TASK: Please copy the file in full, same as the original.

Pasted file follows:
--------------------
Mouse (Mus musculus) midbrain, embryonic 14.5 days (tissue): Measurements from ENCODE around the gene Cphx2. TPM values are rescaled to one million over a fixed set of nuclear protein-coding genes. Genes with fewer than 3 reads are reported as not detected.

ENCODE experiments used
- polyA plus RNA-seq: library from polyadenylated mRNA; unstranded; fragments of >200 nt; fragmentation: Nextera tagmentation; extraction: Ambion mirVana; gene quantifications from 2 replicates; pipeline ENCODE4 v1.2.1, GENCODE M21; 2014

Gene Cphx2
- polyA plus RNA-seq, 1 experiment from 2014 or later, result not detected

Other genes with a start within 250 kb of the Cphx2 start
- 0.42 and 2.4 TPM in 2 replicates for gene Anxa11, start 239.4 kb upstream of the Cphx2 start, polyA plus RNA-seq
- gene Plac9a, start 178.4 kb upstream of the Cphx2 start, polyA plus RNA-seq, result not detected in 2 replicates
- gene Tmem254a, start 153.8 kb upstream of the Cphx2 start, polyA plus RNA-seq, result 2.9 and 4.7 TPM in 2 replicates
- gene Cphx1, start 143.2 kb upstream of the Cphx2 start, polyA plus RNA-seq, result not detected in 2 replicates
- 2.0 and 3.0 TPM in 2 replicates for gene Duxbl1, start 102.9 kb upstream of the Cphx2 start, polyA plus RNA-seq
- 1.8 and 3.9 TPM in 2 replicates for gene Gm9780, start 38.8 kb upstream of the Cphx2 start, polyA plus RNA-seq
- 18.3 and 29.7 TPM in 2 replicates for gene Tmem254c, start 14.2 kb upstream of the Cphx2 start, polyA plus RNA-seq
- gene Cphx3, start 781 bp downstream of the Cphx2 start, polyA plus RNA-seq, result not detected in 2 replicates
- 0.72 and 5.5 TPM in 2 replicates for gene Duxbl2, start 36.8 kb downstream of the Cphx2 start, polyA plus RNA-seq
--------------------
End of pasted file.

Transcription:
Mouse (Mus musculus) midbrain, embryonic 14.5 days (tissue): Measurements from ENCODE around the gene Cphx2. TPM values are rescaled to one million over a fixed set of nuclear protein-coding genes. Genes with fewer than 3 reads are reported as not detected.

ENCODE experiments used
- polyA plus RNA-seq: library from polyadenylated mRNA; unstranded; fragments of >200 nt; fragmentation: Nextera tagmentation; extraction: Ambion mirVana; gene quantifications from 2 replicates; pipeline ENCODE4 v1.2.1, GENCODE M21; 2014

Gene Cphx2
- polyA plus RNA-seq, 1 experiment from 2014 or later, result not detected

Other genes with a start within 250 kb of the Cphx2 start
- 0.42 and 2.4 TPM in 2 replicates for gene Anxa11, start 239.4 kb upstream of the Cphx2 start, polyA plus RNA-seq
- gene Plac9a, start 178.4 kb upstream of the Cphx2 start, polyA plus RNA-seq, result not detected in 2 replicates
- gene Tmem254a, start 153.8 kb upstream of the Cphx2 start, polyA plus RNA-seq, result 2.9 and 4.7 TPM in 2 replicates
- gene Cphx1, start 143.2 kb upstream of the Cphx2 start, polyA plus RNA-seq, result not detected in 2 replicates
- 2.0 and 3.0 TPM in 2 replicates for gene Duxbl1, start 102.9 kb upstream of the Cphx2 start, polyA plus RNA-seq
- 1.8 and 3.9 TPM in 2 replicates for gene Gm9780, start 38.8 kb upstream of the Cphx2 start, polyA plus RNA-seq
- 18.3 and 29.7 TPM in 2 replicates for gene Tmem254c, start 14.2 kb upstream of the Cphx2 start, polyA plus RNA-seq
- gene Cphx3, start 781 bp downstream of the Cphx2 start, polyA plus RNA-seq, result not detected in 2 replicates
- 0.72 and 5.5 TPM in 2 replicates for gene Duxbl2, start 36.8 kb downstream of the Cphx2 start, polyA plus RNA-seq